Sunday, February 10, 2013

Not all "risk assets" are created equal

We all talk about the old RO-RO - the so called "risk-on/risk off" behavior of markets. It hasn't always been this way. "Risk assets" became particularly correlated after the financial crisis (see 2009 discussion). Many newer market participants simply accept this as a given. One constantly hears comments such as "it's been a risk-off week".  It's as though there are just two markets in the world: one consisting of the euro, the S&P500, oil, etc. and the other of treasuries and the US dollar.

Recently, however, correlations among risk assets have been on a decline. Certainly they are still elevated, as macro-focused asset managers reallocate exposures far more efficiently than they did 10 years ago. But market participants are beginning to differentiate among risk assets.



The Australian dollar is a good example. Generally viewed as one of the "risk assets" due to the nation's exposure to natural resources and therefore global growth, AUD has correlated well with other such assets. When we discussed the fact the AUD remains vulnerable due to Australia's economic slowdown (see discussion), many FX traders remained skeptical. The view was that the "risk-on" trade will lift AUD irrespective of Aussie growth. That's not what happened however, as we've seen AUD decouple strongly from risk assets such as equities.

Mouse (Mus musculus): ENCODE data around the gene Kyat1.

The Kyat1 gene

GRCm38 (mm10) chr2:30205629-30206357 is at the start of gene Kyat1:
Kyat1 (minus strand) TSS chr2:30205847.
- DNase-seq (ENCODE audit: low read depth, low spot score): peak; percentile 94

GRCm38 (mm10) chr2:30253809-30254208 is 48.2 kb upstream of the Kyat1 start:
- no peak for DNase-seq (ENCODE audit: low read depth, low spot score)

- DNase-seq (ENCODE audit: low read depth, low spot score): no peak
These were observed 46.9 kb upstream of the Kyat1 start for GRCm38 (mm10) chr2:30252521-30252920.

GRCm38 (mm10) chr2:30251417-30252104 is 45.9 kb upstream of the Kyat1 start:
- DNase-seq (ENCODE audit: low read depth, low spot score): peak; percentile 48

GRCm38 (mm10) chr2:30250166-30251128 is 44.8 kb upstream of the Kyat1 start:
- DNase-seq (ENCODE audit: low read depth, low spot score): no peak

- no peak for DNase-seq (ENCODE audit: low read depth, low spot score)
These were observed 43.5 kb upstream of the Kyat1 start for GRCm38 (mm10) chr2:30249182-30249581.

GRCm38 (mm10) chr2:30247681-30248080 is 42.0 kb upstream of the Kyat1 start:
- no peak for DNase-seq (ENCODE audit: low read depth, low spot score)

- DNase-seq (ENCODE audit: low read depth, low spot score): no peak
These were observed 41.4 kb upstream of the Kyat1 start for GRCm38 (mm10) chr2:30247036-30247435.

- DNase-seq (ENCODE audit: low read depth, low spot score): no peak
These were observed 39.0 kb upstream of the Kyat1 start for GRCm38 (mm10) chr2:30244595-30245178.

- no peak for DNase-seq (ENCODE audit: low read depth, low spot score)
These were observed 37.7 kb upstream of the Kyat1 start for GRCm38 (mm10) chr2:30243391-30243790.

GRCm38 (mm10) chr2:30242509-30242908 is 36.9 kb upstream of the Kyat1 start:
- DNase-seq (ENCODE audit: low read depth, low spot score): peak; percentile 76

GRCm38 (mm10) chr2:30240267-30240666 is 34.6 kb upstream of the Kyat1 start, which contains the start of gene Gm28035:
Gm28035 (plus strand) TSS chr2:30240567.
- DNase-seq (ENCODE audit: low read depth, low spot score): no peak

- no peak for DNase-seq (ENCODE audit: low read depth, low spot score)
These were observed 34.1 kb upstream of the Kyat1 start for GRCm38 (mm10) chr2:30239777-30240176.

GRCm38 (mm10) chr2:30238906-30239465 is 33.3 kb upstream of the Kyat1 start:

Similarly, the Japanese yen recently lost its status as a "risk-off" trade due to Japan's fundamentals (see discussion). So before jumping on the next RO-RO bandwagon, consider the fact that these days not all risk-on (as well as "risk-off") assets are "created equal".


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